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They also carried out the bones | son was, that God had commanded him to of Joseph with them, as he charged his sons bring the people to mount Sinai; that there to do.

they might offer him sacrifices. The Egyptians, however, soon repented that Now, when the Egyptians had overtaken the Hebrews were gone :* and the king also the Hebrews, they prepared to fight them, was greatly concerned that this had been pro- and by their multitude they drove them into cured by the magical arts of Moses; so they a narrow place; for the number that purresolved to go after them. Accordingly they sued after them was six hundred chariots, took their weapons, and other warlike furni- with fifty thousand horsemen, and two hunture, and pursued after them, in order to bring dred thousand footmen, all armed. They also them back, if once they overtook them; be- seized on the passages, by which they imacause they would have no pretence to pray gined the Hebrew's might fly, shutting them to God against them, since they had already up between inaccessible mountains and the been permitted to go out. And they thought sea, for there was on each side a ridge of they should easily overcome them; as they mountains that terminated at the sea, which had no armour, and would be weary with was impassable by reason of their roughness, their journey.

So they made haste in their and obstructed their flight; wherefore they pursuit, and enquired of every one they met, there pressed upon the Hebrews, with their which way they were gone? And indeed army, where the ridges of the mountains were that land was difficult to be travelled over, close with the sea, which army they placed not only by armies, but single persons. Now at the defiles of the mountains, that so they Moses led the Hebrews this way, that in case might deprive them of any passage into the the Egyptians should repent, and be desirous plain. to pursue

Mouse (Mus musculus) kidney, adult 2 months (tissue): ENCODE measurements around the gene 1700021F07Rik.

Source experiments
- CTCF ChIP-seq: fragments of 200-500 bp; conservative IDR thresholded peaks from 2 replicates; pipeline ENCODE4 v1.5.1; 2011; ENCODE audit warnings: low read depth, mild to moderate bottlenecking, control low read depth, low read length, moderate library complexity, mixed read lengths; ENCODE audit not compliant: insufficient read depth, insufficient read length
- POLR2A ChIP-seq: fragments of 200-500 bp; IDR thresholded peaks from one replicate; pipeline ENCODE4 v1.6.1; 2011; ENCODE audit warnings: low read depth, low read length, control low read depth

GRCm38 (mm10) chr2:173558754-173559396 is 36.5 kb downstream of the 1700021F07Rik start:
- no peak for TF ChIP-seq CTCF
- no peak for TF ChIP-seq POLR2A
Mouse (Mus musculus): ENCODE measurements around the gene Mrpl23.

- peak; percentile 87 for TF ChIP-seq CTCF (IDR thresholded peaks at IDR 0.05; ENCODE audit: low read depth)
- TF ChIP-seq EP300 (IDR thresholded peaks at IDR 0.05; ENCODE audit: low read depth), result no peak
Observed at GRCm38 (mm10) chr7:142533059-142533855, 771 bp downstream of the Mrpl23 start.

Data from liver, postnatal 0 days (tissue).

after them, they might undergo the When the Hebrews, therefore, were neither punishment of their wickedness, and of the able to bear up, being thus, as it were, bebreach of those promises they had made to sieged, because they wanted provisions, nor them : he also chose this route on account of saw any possible way of escaping ; and if the Philistines, who had quarrelled with them, they should have thought of fighting, they and hated them of old; that by all means had no weapons; they expected an universal they might not know of their departure, for destruction, unless they delivered themselves their country is near that of Egypt: and up voluntarily to the Egyptians: so they laid thence it was that Moses led them not along the blame on Moses, and I forgot all the signs the road that tended to the land of the Philis. that had been wrought by God for the retines, but he was desirous that they should covery of their freedom; and this so far, that

through the desert; and so, after a long their incredulity prompted them to throw journey, and after many afflictions, they might stones at the prophet, while he encouraged enter

upon the land of Canaan. Another rea- them, and promised them deliverance, and

go

* Exod. xiv. 5.

part where stands D was the army of Pharaoh. He also + Take the main part of Reland's excellent note here, ihought we might evidently learn hence how it might be which greatly illustrates Josephus and the Scriptures in said that the Israelites were in Etham before they crossed this history, with the small map thereto belonging, as the sea, and yet might be said to have come into Etham follows:-"A traveller,” says Reland,